There is much confusion over what to call garden structures. Is it an arbor, trellis, pergola, patio cover or gazebo? People often use these terms interchangeably and without knowing what each really means. Below you will find definitions for each of these structure types.


A freestanding structure with an open roof that is supported by columns or posts. A pergola may be used to cover a walkway or to provide filtered shade for an outdoor living space. The word pergola has come to be used interchangeably with patio cover.

Patio cover

An attached structure that provides shade and/or rain coverage for a patio or deck. A patio cover may have an open or solid roof. The term patio cover is often used interchangeably with pergola.


A freestanding, octagonal structure with a solid, pitched roof and open sides that provides full shade without obstructing views. It is common for gazebos to be screened in to provide a bug-free space for relaxing. Gazebos can be confused with pergolas.


A freestanding structure similar to a pergola, but with a closed roof. A ramada provides complete shade as well as protection from rain. The closed roof traps heat, which can be beneficial in colder weather. Ramadas are often placed over outdoor kitchens or near an outdoor fireplace. Some landscape professionals use the term pavilion.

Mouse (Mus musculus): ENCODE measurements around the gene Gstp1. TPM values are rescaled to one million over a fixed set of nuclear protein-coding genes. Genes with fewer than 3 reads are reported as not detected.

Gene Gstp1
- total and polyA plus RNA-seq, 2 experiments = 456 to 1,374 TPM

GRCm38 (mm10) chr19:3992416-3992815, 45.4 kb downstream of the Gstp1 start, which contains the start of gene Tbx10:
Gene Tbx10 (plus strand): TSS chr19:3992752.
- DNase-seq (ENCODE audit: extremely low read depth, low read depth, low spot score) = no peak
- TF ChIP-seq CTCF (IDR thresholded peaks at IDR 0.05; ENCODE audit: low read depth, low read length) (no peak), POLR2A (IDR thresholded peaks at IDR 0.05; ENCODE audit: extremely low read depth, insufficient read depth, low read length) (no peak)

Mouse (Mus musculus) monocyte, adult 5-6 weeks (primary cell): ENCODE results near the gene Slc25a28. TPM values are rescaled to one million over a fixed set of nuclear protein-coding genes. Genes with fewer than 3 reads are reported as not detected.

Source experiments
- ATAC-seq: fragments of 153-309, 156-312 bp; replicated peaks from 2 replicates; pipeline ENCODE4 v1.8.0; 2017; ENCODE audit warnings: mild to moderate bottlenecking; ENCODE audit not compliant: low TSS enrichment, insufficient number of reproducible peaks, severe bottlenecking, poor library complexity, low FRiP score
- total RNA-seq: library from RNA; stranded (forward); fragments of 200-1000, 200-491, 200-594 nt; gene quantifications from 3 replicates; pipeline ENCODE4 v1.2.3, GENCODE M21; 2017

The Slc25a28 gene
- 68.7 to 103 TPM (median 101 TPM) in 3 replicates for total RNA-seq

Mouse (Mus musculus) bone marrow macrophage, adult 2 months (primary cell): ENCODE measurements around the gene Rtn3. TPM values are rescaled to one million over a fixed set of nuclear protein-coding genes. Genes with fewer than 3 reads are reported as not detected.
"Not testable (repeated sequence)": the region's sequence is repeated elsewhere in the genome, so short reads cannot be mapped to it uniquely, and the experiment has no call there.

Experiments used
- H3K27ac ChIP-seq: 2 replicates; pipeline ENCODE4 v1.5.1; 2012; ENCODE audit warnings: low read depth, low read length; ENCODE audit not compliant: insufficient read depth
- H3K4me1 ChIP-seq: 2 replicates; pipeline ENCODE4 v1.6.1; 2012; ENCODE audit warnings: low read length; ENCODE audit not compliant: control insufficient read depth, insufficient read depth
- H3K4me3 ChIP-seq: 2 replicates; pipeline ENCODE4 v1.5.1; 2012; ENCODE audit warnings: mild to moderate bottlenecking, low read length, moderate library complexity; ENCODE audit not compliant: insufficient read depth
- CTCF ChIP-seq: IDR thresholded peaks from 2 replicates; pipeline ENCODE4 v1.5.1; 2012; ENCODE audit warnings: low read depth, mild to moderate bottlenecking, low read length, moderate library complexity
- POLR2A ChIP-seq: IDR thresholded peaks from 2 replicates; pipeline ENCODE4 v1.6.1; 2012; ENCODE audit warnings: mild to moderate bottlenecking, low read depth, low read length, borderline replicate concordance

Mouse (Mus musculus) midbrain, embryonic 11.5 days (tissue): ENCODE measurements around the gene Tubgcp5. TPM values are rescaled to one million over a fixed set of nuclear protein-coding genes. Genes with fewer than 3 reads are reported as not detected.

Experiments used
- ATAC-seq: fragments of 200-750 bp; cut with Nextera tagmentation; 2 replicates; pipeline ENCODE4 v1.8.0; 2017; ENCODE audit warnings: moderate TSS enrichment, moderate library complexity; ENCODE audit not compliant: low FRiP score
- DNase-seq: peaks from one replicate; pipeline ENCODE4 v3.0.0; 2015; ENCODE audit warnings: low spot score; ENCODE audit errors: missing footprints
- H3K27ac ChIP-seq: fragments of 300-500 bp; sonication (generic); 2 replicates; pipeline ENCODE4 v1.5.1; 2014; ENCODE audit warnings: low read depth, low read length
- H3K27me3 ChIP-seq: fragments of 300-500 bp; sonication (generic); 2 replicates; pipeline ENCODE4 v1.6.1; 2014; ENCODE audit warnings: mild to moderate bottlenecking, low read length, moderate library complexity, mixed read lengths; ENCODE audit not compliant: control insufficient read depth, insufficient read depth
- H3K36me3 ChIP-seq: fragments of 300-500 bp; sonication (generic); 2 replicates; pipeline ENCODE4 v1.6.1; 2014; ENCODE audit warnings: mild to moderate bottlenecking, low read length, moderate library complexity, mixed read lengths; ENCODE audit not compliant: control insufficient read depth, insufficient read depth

Pool House

A freestanding enclosed structure which can include a kitchen, game room or even a spare bedroom for guests. Often used in areas with inclement or cold weather. Also a great place for storing pool supplies and equipment. Learn more about pool house design.


A small framework that supports climbing plants and serves as a passageway. Arbors are often arched and placed over a path or gate. Arbors are sometimes called pergolas or trellises.


A flat section of lattice work used to support vines. Often used to add interest to a blank wall, add height to fences, or to add privacy to an outdoor structure. Trellises are commonly confused with arbors.


Greenhouses are structures that create their own microclimate inside their walls. They are good for those who want to grow exotic plants or have homegrown food year round. Learn about the four criteria of greenhouse planning.

Since many of these terms are used interchangeably it is important to be able to explain what you want to a designer or contractor. Make sure you express whether you are looking for a freestanding or attached structure and whether you want it to have an open or solid roof. If you communicate these factors clearly you will end up with the right type of structure despite what you or your designer may call it.

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